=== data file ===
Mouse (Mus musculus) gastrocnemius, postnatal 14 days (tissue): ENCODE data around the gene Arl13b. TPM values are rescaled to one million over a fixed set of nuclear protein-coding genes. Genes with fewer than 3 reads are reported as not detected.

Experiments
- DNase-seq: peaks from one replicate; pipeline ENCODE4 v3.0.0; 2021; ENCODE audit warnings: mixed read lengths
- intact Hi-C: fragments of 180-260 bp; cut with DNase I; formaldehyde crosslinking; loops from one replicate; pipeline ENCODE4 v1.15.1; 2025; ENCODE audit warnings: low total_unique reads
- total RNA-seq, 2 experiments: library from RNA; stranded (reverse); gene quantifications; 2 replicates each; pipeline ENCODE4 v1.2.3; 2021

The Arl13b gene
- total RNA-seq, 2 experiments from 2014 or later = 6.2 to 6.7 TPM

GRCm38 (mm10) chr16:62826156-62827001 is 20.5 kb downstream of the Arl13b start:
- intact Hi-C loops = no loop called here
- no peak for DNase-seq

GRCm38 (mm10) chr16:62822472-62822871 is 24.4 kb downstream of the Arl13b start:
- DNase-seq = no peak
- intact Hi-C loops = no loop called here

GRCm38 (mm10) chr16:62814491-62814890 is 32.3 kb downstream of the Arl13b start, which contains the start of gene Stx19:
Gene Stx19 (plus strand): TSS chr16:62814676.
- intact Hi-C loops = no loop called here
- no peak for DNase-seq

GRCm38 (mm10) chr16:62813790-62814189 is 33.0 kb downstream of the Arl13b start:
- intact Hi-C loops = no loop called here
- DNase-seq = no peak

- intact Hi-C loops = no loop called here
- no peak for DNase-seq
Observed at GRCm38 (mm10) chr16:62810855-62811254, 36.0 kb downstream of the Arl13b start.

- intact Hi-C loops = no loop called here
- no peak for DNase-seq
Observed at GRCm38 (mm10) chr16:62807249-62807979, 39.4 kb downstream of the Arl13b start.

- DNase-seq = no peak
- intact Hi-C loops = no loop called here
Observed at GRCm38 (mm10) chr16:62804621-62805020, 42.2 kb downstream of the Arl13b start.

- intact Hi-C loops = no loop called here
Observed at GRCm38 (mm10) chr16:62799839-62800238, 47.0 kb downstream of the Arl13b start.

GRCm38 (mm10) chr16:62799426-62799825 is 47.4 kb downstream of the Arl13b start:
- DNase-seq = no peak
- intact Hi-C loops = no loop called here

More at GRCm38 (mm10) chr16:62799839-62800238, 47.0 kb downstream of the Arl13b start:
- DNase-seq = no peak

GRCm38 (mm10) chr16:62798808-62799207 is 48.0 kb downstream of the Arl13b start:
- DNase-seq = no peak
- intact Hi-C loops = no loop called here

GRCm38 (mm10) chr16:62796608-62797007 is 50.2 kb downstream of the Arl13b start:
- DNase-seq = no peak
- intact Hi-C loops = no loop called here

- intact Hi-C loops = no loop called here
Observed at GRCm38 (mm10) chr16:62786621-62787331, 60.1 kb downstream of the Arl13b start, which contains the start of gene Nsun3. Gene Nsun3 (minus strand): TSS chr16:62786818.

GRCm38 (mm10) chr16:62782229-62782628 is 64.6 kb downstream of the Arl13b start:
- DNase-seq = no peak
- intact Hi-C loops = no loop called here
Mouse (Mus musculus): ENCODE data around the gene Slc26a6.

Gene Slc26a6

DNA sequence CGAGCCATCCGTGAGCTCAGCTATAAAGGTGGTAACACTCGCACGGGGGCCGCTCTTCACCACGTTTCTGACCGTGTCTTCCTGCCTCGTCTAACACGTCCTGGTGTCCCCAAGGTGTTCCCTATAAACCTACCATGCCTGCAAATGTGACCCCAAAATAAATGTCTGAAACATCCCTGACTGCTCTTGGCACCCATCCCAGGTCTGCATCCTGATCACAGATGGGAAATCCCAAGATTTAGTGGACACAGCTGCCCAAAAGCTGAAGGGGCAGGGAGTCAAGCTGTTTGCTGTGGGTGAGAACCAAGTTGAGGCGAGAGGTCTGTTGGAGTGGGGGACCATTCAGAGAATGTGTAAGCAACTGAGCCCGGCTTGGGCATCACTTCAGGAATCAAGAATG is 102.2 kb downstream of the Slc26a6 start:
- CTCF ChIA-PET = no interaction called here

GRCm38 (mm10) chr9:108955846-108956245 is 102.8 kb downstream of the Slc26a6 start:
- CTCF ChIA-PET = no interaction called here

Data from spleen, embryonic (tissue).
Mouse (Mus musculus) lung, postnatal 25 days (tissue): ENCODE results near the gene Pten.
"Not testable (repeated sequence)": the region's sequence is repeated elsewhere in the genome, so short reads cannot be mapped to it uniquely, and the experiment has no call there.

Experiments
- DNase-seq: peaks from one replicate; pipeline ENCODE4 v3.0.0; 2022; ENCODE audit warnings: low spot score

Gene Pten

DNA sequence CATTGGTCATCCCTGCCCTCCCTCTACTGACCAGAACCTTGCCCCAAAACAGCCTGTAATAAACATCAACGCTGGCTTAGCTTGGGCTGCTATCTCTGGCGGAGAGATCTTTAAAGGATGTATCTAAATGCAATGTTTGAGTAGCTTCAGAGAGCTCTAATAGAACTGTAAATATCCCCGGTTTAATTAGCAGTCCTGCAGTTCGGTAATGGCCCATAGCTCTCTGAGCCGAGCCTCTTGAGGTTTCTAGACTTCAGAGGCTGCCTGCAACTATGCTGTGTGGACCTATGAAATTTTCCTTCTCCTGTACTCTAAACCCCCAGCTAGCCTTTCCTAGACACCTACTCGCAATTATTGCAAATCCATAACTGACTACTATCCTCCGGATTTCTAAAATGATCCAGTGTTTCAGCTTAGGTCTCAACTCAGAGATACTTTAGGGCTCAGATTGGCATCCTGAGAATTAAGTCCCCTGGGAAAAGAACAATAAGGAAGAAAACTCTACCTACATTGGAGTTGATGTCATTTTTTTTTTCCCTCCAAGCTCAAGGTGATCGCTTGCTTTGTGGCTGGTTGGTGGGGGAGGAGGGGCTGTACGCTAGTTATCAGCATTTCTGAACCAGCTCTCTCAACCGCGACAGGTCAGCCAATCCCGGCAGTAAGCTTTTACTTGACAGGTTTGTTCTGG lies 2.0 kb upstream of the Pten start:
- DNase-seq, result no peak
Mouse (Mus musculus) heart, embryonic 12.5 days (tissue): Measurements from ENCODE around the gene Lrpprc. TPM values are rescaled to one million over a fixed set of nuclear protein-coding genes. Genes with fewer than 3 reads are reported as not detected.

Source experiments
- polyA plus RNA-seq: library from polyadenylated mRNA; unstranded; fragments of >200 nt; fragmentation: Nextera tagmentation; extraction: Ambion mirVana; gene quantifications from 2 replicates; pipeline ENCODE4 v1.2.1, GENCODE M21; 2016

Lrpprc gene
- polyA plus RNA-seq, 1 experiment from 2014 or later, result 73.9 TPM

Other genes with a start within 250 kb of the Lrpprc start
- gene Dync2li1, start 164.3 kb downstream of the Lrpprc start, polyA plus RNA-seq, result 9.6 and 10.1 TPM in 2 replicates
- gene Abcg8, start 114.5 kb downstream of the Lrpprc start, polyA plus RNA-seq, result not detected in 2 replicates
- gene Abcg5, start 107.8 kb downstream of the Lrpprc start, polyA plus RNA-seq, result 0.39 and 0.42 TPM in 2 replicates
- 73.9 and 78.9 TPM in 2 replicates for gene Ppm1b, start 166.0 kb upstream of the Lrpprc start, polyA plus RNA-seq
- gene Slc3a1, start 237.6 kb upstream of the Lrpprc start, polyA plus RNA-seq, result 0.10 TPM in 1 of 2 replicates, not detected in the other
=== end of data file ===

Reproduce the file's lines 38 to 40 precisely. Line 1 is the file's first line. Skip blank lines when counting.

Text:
- DNase-seq = no peak
- intact Hi-C loops = no loop called here

GRCm38 (mm10) chr16:62796608-62797007 is 50.2 kb downstream of the Arl13b start: